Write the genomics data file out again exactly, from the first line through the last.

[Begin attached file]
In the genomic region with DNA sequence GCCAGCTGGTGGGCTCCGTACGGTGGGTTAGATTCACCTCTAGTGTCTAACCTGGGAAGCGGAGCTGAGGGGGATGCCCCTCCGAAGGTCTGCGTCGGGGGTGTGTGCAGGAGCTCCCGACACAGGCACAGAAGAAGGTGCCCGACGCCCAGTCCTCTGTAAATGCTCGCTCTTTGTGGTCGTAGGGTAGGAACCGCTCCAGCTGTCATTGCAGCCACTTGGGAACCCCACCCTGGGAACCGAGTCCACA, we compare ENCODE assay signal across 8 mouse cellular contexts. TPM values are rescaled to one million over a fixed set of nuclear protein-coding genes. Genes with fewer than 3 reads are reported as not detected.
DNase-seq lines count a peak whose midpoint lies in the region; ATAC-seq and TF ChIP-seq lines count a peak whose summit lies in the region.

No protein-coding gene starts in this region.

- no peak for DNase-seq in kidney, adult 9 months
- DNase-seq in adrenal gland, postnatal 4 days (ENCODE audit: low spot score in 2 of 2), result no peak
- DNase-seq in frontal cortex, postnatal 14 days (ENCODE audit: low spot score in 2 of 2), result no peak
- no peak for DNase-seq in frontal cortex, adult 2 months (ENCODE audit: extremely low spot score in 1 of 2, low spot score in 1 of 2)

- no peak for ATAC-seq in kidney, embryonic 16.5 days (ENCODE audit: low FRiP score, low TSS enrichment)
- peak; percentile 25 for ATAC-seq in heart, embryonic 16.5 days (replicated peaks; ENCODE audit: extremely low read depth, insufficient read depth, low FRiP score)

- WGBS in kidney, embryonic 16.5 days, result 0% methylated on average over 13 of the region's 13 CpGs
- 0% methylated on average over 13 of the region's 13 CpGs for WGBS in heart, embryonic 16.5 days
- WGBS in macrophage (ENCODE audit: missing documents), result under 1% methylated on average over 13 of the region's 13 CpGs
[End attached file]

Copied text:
In the genomic region with DNA sequence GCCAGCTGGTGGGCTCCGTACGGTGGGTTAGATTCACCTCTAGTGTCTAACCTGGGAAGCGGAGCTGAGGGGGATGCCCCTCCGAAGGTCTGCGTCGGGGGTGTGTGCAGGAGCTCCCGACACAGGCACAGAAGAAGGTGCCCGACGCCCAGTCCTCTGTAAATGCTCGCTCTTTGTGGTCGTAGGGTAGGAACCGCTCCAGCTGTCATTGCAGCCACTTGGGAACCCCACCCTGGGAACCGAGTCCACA, we compare ENCODE assay signal across 8 mouse cellular contexts. TPM values are rescaled to one million over a fixed set of nuclear protein-coding genes. Genes with fewer than 3 reads are reported as not detected.
DNase-seq lines count a peak whose midpoint lies in the region; ATAC-seq and TF ChIP-seq lines count a peak whose summit lies in the region.

No protein-coding gene starts in this region.

- no peak for DNase-seq in kidney, adult 9 months
- DNase-seq in adrenal gland, postnatal 4 days (ENCODE audit: low spot score in 2 of 2), result no peak
- DNase-seq in frontal cortex, postnatal 14 days (ENCODE audit: low spot score in 2 of 2), result no peak
- no peak for DNase-seq in frontal cortex, adult 2 months (ENCODE audit: extremely low spot score in 1 of 2, low spot score in 1 of 2)

- no peak for ATAC-seq in kidney, embryonic 16.5 days (ENCODE audit: low FRiP score, low TSS enrichment)
- peak; percentile 25 for ATAC-seq in heart, embryonic 16.5 days (replicated peaks; ENCODE audit: extremely low read depth, insufficient read depth, low FRiP score)

- WGBS in kidney, embryonic 16.5 days, result 0% methylated on average over 13 of the region's 13 CpGs
- 0% methylated on average over 13 of the region's 13 CpGs for WGBS in heart, embryonic 16.5 days
- WGBS in macrophage (ENCODE audit: missing documents), result under 1% methylated on average over 13 of the region's 13 CpGs